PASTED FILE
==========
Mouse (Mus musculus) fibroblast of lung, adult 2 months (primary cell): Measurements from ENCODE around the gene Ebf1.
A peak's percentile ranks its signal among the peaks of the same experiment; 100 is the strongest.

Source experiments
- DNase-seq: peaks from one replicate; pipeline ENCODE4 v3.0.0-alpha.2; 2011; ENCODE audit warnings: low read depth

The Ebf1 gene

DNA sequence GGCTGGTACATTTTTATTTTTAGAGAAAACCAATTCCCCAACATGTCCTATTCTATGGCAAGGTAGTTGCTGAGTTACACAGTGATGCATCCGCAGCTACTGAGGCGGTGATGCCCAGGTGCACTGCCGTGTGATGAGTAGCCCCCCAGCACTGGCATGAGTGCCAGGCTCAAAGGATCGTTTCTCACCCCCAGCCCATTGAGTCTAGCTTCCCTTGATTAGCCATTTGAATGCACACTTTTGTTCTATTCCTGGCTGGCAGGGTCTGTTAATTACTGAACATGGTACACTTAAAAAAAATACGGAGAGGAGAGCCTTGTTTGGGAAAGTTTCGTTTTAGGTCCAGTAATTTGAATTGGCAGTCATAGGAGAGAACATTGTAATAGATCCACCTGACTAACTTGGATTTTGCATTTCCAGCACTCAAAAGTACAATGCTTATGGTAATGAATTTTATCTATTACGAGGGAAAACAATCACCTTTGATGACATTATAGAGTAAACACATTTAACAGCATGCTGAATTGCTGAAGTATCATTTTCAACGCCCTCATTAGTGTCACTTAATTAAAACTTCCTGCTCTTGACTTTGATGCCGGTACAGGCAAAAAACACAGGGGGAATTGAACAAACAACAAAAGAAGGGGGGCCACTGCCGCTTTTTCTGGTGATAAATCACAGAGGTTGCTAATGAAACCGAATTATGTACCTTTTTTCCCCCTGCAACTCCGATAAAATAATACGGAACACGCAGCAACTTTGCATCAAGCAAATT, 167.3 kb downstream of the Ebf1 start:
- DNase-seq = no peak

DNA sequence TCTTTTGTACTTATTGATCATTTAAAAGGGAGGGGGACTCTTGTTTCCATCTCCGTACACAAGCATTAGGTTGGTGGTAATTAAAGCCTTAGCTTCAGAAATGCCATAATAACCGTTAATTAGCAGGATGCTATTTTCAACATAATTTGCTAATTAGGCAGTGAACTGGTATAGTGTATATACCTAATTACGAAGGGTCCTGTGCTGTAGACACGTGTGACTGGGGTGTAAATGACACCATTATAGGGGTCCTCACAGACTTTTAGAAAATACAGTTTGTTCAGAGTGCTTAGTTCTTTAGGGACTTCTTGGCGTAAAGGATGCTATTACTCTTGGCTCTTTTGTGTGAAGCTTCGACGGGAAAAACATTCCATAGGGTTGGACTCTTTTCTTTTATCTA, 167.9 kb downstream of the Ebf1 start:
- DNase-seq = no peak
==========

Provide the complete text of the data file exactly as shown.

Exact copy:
Mouse (Mus musculus) fibroblast of lung, adult 2 months (primary cell): Measurements from ENCODE around the gene Ebf1.
A peak's percentile ranks its signal among the peaks of the same experiment; 100 is the strongest.

Source experiments
- DNase-seq: peaks from one replicate; pipeline ENCODE4 v3.0.0-alpha.2; 2011; ENCODE audit warnings: low read depth

The Ebf1 gene

DNA sequence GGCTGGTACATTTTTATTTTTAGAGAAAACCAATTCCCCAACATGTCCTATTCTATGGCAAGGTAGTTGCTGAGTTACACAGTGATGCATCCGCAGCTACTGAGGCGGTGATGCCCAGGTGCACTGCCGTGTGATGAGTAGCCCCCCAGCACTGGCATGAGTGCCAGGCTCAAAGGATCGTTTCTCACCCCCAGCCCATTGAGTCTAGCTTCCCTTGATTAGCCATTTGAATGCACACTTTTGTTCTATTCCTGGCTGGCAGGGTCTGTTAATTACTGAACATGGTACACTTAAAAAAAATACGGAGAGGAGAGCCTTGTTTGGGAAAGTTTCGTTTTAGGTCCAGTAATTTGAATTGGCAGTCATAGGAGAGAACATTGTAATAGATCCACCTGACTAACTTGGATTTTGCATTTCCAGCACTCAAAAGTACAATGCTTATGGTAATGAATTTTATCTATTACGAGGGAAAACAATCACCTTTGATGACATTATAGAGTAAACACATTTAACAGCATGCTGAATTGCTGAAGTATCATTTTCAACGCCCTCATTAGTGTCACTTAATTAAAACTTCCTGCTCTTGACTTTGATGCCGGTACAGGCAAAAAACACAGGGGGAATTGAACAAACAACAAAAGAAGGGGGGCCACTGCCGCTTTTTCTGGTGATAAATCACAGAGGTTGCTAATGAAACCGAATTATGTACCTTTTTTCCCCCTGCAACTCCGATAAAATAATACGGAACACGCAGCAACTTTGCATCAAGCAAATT, 167.3 kb downstream of the Ebf1 start:
- DNase-seq = no peak

DNA sequence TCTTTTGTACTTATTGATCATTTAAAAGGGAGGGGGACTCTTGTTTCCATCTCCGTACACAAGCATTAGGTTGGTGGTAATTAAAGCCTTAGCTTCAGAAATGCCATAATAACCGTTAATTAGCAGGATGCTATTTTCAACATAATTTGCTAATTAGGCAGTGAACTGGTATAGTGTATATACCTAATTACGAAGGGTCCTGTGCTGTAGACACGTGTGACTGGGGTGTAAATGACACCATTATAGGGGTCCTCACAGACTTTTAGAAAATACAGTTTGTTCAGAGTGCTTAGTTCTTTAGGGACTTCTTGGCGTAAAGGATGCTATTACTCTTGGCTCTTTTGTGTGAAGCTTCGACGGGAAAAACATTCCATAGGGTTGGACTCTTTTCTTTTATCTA, 167.9 kb downstream of the Ebf1 start:
- DNase-seq = no peak